Mayor Rawlings Reaffirms Support of Trinity Parkway

The Trinity Parkway project is a proposed ten-mile, six-lane, controlled-access toll road along the Trinity River corridor

By Elvira Sakmari
|  Friday, Apr 5, 2013  |  Updated 11:42 AM CDT
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NTTA Proposes Trinity Parkway Tollroad

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Dallas Trinity Parkway Debate Continues

The North Texas Tollway Authority is holding public hearings on the impact of the Trinity Parkway, a 9 mile toll road that would run along the Trinity River from U.S. 175 to S.H. 183.

NTTA Proposes Trinity Parkway Tollroad

NTTA has a plan to connect Interstate 35E to U.S. 175 looping around the west and south sides of the city?s central business district. Drivers like it, Dallas Mayor Mike Rawlings to lend his opinion Wednesday.
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Dallas Mayor Mike Rawlings announced in May his support for construction of a long delayed Trinity Parkway toll road and on Thursday he reaffirmed his support in a memo and 22-pages of supporting documents.

The Trinity River Parkway project is a proposed 10-mile, 6-lane, controlled-access toll road that is expected to relieve congestion on Interstate 35 and Interstate 30 as well as other busy roadways in Dallas.

Long-time opponent, Councilwoman Angela Hunt, has said he mayor is wrong on all of his reasons for supporting the road and that he should support Project Pegasus which would widen the existing roadways through downtown Dallas.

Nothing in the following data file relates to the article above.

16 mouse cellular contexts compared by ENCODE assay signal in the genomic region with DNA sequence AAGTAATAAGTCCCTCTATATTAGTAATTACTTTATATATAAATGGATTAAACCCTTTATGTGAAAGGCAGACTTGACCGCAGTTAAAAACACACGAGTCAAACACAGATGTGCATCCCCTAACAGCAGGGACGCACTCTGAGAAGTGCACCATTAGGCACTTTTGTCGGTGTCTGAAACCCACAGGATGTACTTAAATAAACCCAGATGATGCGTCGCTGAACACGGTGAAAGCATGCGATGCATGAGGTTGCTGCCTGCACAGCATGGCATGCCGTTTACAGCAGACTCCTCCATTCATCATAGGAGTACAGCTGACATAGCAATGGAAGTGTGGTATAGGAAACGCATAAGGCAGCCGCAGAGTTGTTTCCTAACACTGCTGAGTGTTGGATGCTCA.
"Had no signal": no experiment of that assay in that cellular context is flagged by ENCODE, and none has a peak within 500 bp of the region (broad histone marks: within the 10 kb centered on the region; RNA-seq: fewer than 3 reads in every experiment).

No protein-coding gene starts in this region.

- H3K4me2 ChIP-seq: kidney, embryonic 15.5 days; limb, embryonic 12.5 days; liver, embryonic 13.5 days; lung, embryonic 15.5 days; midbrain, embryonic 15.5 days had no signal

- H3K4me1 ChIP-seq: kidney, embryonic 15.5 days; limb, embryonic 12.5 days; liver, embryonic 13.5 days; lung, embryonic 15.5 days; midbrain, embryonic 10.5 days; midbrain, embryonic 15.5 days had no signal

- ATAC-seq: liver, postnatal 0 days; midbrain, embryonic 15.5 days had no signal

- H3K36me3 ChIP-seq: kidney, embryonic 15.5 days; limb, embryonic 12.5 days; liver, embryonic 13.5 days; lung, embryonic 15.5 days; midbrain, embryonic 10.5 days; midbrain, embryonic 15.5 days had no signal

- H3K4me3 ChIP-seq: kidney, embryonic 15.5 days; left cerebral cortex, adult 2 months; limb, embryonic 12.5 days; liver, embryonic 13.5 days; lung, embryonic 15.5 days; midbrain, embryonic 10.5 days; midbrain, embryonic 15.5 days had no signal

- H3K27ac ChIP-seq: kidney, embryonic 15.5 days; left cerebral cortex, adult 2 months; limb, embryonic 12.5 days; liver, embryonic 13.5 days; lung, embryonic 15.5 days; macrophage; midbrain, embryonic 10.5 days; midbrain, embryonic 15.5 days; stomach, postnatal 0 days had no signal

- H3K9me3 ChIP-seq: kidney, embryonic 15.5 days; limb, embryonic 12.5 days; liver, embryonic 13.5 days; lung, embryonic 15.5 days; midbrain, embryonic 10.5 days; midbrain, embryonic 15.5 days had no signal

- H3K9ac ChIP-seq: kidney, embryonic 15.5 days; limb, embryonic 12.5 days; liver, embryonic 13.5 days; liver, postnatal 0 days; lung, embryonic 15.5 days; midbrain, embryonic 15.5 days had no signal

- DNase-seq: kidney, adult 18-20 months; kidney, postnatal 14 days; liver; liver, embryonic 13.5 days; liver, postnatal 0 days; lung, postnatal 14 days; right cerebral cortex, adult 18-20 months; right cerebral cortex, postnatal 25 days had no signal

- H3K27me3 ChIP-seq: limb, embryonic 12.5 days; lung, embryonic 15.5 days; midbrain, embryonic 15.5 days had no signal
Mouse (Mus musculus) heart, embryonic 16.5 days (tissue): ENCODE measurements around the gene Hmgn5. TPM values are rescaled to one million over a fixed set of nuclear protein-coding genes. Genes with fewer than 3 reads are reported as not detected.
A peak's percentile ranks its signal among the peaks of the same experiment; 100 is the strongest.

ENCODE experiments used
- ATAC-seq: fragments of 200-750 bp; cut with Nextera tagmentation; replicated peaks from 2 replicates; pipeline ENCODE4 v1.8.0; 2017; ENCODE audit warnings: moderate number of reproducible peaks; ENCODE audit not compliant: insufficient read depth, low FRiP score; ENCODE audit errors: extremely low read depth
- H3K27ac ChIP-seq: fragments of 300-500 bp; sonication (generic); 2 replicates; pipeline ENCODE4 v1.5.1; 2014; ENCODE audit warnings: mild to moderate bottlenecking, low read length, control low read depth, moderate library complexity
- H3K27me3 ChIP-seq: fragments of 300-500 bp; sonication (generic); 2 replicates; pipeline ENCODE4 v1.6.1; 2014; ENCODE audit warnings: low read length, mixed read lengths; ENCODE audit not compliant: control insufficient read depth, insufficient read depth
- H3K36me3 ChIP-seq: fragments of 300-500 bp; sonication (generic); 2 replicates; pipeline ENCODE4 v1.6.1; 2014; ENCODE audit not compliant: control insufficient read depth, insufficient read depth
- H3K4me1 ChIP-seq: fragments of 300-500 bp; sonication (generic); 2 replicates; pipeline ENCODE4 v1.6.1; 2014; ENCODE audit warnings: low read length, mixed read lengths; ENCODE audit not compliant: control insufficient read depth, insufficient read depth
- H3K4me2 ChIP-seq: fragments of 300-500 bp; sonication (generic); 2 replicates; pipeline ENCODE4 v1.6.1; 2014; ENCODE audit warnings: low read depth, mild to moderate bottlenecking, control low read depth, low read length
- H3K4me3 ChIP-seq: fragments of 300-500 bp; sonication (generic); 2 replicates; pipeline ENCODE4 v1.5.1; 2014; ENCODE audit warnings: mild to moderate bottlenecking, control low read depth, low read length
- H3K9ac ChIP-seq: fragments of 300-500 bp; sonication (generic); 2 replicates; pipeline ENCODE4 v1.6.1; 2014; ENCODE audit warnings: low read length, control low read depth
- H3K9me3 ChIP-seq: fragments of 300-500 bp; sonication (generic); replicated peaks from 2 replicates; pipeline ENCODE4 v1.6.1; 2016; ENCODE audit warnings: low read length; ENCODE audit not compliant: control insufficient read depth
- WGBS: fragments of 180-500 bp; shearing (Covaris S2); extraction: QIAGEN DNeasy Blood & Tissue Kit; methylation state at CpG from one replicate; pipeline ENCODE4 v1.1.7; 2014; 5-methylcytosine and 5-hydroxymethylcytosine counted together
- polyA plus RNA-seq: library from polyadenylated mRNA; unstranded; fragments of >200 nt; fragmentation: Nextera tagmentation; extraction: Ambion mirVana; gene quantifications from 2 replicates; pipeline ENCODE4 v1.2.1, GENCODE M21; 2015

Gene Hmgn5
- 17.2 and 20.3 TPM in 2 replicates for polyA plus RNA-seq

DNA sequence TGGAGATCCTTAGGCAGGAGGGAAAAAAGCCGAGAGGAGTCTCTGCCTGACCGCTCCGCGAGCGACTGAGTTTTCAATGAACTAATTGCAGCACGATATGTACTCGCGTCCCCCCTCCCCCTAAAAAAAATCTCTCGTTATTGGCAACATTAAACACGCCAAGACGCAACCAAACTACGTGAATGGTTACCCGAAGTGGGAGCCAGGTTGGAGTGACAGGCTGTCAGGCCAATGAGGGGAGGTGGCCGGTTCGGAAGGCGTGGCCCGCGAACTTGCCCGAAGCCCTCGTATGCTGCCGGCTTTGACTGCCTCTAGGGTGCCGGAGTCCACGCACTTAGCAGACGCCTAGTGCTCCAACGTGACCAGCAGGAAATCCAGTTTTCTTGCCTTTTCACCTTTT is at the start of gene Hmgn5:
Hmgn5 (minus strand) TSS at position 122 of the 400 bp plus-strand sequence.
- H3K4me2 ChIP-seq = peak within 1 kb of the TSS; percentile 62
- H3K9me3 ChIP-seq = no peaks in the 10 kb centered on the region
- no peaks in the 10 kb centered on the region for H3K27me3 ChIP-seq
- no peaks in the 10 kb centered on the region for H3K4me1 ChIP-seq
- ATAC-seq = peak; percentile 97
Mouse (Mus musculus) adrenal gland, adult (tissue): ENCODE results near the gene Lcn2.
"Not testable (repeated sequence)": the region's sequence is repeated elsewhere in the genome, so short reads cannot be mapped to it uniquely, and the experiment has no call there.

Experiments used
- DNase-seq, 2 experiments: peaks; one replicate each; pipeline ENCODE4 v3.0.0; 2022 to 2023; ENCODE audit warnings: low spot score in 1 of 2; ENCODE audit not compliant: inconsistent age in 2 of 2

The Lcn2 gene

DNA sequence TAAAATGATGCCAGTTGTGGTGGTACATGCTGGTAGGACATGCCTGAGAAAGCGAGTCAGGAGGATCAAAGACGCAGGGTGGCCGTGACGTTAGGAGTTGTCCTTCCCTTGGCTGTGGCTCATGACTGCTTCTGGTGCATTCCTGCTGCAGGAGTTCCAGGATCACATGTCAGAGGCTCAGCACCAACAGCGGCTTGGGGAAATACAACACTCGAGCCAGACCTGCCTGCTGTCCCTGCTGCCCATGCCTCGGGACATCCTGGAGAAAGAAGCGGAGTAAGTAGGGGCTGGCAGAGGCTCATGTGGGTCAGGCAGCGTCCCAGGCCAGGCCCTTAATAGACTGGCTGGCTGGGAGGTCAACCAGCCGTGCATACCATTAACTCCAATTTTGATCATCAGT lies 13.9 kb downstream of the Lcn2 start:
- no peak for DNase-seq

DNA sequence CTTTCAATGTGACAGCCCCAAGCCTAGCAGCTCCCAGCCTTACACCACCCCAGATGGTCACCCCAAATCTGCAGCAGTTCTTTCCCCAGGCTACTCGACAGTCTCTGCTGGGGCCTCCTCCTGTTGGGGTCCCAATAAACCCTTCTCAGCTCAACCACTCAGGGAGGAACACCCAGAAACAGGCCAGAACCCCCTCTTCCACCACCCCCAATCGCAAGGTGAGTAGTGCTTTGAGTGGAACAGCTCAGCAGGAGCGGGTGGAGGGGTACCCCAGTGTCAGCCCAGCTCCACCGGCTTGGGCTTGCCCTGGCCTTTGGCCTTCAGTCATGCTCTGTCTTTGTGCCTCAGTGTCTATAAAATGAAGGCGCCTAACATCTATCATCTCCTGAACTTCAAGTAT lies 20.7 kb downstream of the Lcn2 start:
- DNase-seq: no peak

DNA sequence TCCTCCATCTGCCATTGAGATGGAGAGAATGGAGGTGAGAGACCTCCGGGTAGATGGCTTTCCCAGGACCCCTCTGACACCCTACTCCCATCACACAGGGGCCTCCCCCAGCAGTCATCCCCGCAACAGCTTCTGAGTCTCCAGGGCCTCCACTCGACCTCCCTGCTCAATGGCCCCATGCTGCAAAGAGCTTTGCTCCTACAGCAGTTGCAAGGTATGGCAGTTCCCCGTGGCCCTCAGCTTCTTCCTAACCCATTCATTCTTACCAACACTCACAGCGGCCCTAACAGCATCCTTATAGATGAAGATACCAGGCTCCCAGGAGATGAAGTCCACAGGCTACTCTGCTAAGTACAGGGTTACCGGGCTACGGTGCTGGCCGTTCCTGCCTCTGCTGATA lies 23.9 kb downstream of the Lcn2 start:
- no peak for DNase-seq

"This doesn't make sense financially. It's not going to fix our traffic problems, we need to move forward on Project Pegasus and finally get some traffic relief," Hunt said in May.

In a statement released by the mayor's office Thursday, Rawlings said he asked the Texas Department of Transportation to verify existing data "to answer a key question for Dallas citizens: 'Should the City of Dallas focus its efforts on building elements of the Pegasus Project rather than the Trinity Parkway because of better increased capacity in the more cost efficient manner?'"

Rawlings said the agency reported that the Trinity Parkway, completed separately, would allow new capacity for 132,000 vehicles per day and cost a total of $1.47 billion ($167 million per mile).

Meanwhile, the Pegasus Project, completed separately, would allow new capacity for 93,300 vehicles per day and a cost of $1.2 billion ($184 per mile).

Rawlings went on to say that while neither project is funded yet, the Trinity Parkway is more likely to receive funding because it would be a tolled roadway where Project Pegasus would not be a toll road.

"In short, my answer to the question that has been raised 'Is Pegasus 'better' in the short term than the Parkway?' is simply, no…We must move in haste to build our Trinity Parkway," Rawlings said in Thursday's memo.

Rawlings prepared statement was 23 pages including the memo and the data he received from TxDOT, you can read it by CLICKING HERE.

NBC 5's Ken Kalthoff contributed to this report.

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